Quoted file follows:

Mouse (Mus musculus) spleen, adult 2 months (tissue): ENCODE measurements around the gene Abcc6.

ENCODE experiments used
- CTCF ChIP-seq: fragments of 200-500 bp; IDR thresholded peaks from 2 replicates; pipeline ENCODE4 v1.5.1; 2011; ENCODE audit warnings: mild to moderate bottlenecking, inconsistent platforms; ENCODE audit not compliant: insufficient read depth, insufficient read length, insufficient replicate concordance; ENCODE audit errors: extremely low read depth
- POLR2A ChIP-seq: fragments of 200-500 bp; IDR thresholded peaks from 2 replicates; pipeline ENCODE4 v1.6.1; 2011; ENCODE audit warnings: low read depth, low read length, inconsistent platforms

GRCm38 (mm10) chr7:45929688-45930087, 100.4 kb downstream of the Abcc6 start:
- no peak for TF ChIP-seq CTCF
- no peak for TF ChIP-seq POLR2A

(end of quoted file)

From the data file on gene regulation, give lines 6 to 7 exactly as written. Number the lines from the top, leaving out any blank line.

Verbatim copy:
- no peak for TF ChIP-seq CTCF
- no peak for TF ChIP-seq POLR2A